The City of San Jose, to their credit, is one of the few cities that conducted litter surveys both before and after the city’s bag ban. Results showing the percentage reduction of single-use plastic carryout bags (i.e. plastic grocery bags) as a component of litter have been cited by the city as proof that the city’s bag ban is effective. Likewise, environmental groups nationwide have touted these same results as a justification for promoting new bag bans and opposing repeal efforts. Unfortunately, the City of San Jose did not conduct litter surveys in a controlled and scientific manner, did not correctly analyze survey data, and did not put survey results into proper perspective. As a result, the data collected is unreliable for computing a meaningful figure of merit, such as the percent reduction in plastic carryout bag litter resulting from the city’s plastic bag ban.
Yet, despite these shortcomings, the litter surveys did reveal several surprising facts that have escaped the notice of city officials, the media, and those in other cities who cite San Jose’s claims:
- That only half of ALL plastic bag litter found in sampled areas on city streets and creeks consists of single-use plastic carryout bags; hence, a bag ban would at most eliminate only about half of all plastic bag litter.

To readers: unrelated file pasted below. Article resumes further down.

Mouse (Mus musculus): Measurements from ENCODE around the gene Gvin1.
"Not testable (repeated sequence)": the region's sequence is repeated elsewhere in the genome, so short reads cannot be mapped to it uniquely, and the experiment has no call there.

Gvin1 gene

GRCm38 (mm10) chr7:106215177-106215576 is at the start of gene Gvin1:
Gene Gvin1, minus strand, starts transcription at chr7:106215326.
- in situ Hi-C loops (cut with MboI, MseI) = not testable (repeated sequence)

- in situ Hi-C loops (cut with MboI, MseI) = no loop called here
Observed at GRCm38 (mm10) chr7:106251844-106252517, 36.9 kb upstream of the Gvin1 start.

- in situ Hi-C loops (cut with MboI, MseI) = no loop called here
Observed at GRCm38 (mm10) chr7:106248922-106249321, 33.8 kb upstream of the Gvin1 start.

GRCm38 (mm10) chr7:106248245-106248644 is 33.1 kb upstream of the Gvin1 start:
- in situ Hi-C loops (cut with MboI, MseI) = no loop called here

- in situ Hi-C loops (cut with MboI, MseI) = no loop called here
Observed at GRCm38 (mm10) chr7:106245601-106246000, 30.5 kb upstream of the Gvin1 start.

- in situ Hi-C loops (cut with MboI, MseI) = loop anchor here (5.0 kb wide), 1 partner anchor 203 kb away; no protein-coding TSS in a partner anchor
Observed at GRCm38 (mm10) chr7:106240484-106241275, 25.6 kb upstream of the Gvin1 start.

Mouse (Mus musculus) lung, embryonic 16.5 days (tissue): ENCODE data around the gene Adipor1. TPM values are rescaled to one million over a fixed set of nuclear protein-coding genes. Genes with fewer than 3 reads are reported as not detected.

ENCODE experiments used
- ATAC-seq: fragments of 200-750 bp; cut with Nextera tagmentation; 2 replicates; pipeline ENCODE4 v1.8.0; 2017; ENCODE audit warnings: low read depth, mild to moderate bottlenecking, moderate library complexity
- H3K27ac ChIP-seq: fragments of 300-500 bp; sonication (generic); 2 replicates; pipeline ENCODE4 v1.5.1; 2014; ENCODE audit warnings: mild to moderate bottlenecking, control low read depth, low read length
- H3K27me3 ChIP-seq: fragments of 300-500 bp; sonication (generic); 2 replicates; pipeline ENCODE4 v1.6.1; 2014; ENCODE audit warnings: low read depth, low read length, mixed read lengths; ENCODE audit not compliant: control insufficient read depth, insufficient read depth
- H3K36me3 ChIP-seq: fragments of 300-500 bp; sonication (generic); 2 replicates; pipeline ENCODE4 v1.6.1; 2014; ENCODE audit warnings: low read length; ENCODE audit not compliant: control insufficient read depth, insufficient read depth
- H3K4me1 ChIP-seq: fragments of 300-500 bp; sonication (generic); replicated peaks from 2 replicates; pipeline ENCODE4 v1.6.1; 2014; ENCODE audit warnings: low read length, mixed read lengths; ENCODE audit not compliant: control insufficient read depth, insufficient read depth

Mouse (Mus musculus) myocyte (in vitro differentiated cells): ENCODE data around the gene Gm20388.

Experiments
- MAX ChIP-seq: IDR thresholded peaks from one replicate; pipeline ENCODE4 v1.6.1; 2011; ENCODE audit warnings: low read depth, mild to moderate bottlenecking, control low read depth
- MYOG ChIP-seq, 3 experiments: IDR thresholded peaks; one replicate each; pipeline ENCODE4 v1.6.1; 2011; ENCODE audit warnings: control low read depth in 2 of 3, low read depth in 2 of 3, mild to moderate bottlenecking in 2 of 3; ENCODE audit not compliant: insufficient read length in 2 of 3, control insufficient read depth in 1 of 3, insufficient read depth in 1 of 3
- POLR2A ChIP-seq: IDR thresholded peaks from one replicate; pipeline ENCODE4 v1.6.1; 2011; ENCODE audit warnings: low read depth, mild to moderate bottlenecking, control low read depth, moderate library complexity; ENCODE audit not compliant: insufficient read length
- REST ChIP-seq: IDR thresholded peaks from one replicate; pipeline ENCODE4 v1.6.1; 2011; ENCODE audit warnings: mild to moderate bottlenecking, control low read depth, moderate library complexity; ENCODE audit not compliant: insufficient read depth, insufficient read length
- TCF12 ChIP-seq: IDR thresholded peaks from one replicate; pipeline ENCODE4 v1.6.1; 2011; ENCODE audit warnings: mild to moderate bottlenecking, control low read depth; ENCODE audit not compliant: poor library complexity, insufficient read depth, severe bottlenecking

- That only about 10% of litter in creeks consists of single-use plastic carryout bags; hence, a bag ban affects at most 10% of ALL litter in creeks, leaving the remaining 90% unresolved. Therefore, all of the cost and cleanup efforts still need to be implemented since this will not meet the 100% reduction goal required under the federal Clean Water Act.
- That the number of single-use plastic carryout bags found during all of the litter surveys in 2009, 2010, and 2011 (prior to the bag ban) average only 1,000 bags per year, or less than 1 for every 1,000 people, or the equivalent of what two (2) people out of a population of more than 1 million would use annually!
The use of unreliable and questionable survey data to project large percentage reductions of an insignificant number of littered plastic grocery bags combined with a complete lack of evidence of any cost savings to the city or to the people show that the bag ban was never justified from the beginning, and that the ongoing cost burden to San Jose families is likewise unjustified.
To read the entire article, click the following link: San Jose Litter Surveys Examined – Plastic Bag Ban Completely Unjustified